1867, October 28
The child Margaret Elizabeth is born to Mary Isabel Hamilton and Samuel Richmond Noble of Scotch Street, Dungannon, Northern Ireland.

Reverend Samuel Noble passes away after a brief illness. His deep faith and empathy for the poor remains a lifelong influence on Margaret.

A young Margaret takes up a teaching job at Wimbledon, England. She is an exceptionally gifted teacher and within a few years, starts a school of her own, influenced by the progressive methods of Swedish educator Johann Pestalozzi and his pupil Friedrich Froebel.

Margaret co-founds the Sesame Club, where she is noticed for her strong, progressive views on education. She makes the acquaintance of leading intellectuals such as Thomas Huxley, the poet W. B. Yeats and playwright George Bernard Shaw.

1895 November.
Margaret meets Swami Vivekananda at a lecture at Isabella Margesson’s residence at West End, London. She is profoundly influenced by the Swami’s vision and starts corresponding with him on a regular basis.

1898, January 28.
Margaret arrives in Calcutta on the ship Mombasa.

1898, March 17.
Margaret meets Sarada Devi for the first time who shares food with her, breaking a centuries old taboo. Sarada Devi’s gesture throws opens doors for foreign-born Margaret in orthodox Hindu society of the time.

1898, March 25.
Initiated by Vivekananda into Brahmacharya, becomes Nivedita, The Dedicated, of Ramakrishna-Vivekananda.

1898, May 11.
Travels to the Himalayas with Swamiji and fellow disciples Sara Bull and Josephine McLeod.

1898, November.
Nivedita returns to Calcutta and moves to 16, Bosepara Lane.

1898, November 13.
Sarada Devi inaugurates the girls’ school on November 13 with a puja in the Thakur Dalan. Swami Vivekananda is present with his brother disciples.

During a boat ride on the Ganga, Swamiji shows Nivedita a site he has earmarked for the Sri SaradaMath. The Math would indeed come up there later, but not in their lifetimes.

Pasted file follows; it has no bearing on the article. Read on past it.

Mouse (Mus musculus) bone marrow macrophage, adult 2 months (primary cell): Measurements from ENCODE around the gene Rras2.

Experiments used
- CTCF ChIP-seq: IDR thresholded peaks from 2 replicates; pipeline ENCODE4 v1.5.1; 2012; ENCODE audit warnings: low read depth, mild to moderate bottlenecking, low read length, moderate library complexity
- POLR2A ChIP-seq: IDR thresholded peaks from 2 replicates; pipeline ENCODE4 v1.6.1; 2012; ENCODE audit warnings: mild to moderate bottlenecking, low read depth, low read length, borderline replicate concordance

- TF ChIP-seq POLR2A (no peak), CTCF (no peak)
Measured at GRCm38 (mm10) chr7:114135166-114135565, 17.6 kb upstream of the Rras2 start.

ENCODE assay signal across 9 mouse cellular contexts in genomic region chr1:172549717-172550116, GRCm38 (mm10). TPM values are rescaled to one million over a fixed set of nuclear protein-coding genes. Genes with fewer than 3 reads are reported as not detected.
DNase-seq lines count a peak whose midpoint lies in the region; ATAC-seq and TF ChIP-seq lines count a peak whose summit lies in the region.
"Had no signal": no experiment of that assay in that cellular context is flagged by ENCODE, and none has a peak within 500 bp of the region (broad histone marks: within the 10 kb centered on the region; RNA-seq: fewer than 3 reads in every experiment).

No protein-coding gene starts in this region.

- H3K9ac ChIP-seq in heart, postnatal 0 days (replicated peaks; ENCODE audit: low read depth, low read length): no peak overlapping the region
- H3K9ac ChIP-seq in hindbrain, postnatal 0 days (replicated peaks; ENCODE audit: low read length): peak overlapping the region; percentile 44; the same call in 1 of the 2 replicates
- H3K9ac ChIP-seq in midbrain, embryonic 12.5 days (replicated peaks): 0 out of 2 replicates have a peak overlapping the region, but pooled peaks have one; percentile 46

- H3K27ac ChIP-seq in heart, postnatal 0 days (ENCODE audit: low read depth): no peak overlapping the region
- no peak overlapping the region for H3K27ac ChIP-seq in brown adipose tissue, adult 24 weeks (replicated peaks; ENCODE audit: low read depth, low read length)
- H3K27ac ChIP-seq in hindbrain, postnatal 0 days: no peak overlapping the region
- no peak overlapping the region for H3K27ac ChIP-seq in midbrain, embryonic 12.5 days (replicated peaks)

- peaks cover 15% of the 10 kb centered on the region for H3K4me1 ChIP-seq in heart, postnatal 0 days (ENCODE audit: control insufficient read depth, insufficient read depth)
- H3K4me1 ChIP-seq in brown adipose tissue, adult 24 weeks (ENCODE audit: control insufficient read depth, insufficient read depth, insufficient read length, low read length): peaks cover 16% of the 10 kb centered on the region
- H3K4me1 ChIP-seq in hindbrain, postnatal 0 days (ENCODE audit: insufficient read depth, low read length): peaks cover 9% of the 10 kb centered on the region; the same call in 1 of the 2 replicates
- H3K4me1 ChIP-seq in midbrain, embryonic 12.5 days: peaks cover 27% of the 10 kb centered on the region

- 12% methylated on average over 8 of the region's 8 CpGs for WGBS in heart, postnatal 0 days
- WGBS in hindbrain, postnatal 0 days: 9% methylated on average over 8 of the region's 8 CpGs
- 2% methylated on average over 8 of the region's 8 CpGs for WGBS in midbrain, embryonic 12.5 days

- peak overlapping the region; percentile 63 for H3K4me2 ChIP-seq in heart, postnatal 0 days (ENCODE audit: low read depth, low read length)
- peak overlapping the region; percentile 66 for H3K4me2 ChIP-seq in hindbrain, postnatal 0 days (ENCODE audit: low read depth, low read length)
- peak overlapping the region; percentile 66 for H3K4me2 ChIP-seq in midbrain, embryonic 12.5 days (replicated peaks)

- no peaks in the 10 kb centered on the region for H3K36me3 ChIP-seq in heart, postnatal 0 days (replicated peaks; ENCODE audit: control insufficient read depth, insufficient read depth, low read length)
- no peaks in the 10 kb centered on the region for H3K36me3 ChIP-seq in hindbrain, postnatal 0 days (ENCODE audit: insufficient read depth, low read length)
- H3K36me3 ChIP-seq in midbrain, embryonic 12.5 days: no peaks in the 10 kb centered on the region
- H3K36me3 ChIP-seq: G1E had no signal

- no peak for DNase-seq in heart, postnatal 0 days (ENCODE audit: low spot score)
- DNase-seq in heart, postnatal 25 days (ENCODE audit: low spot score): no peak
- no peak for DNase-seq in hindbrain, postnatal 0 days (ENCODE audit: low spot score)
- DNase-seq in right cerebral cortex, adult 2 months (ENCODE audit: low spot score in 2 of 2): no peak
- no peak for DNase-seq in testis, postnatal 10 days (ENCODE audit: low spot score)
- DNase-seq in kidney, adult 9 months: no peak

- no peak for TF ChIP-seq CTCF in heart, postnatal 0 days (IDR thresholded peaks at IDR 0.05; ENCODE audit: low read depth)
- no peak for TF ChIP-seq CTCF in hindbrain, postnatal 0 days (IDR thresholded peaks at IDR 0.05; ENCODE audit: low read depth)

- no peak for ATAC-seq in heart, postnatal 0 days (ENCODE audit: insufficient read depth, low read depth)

1899, March.
Plague breaks out in Calcutta. Nivedita throws herself into relief work. Preventive sanitation measures are carried out by Ramakrishna Mission under her supervision.

1899, May 28.
Nivedita delivers her historic lecture on Kali Worship at the Kalighat Temple.

1899, June 20.
Nivedita leaves for England with Vivekananda and Turiyananda to raise funds for the school. In London, Vivekananda meets her family for the first time.

1899, November 5, Chicago.
Vivekananda bestows spiritual powers upon Nivedita and Sara Bull. “What came to us from a Woman I give to you two women,” he says. Nivedita calls the incident the “great turning point” of her life.

1900, February 27.
Nivedita establishes the “Ramakrishna Guild of Help” in America, supported by Besse Leggett of Ridgely Manor and longtime Vivekananda disciple Sara Bull. The modest plan is to take in and train “twenty widows and twenty orphan girls.”

1900, 8 July.
Nivedita’s book Kali the Mother is published. She dedicates it to her guru Swami Vivekananda, as Vireshwar, Lord of Heroes.

1900, 29 August.
Nivedita receives Swamiji’s now famous benediction at Perros-Guirec village, in Brittany, France. “Be thou to India’s future son / The mistress, servant, friend in one.”

1901 May.
Nivedita travels to Norway as Sara Bull’s guest,accompanied by Abala and JC Bose, and the renowned historian Romesh Chandra Dutt. Dutt inspires her to start writing the acclaimed Web of Indian Life.

1901 September-December.
Nivedita assists JC Bose in writing his epoch-making The Living and Non-Living.
Caption: A rough sketch by Nivedita illustrating the mimosa plant’s survival strategy. A goat is tempted by the leafy plantwhich wilts at its touch, tricking the goat into leaving it alone.

Reopens her school with renewed enthusiasm, next door at 17, Bosepara Lane. The student body cuts across caste and economic lines, unthinkable in that era.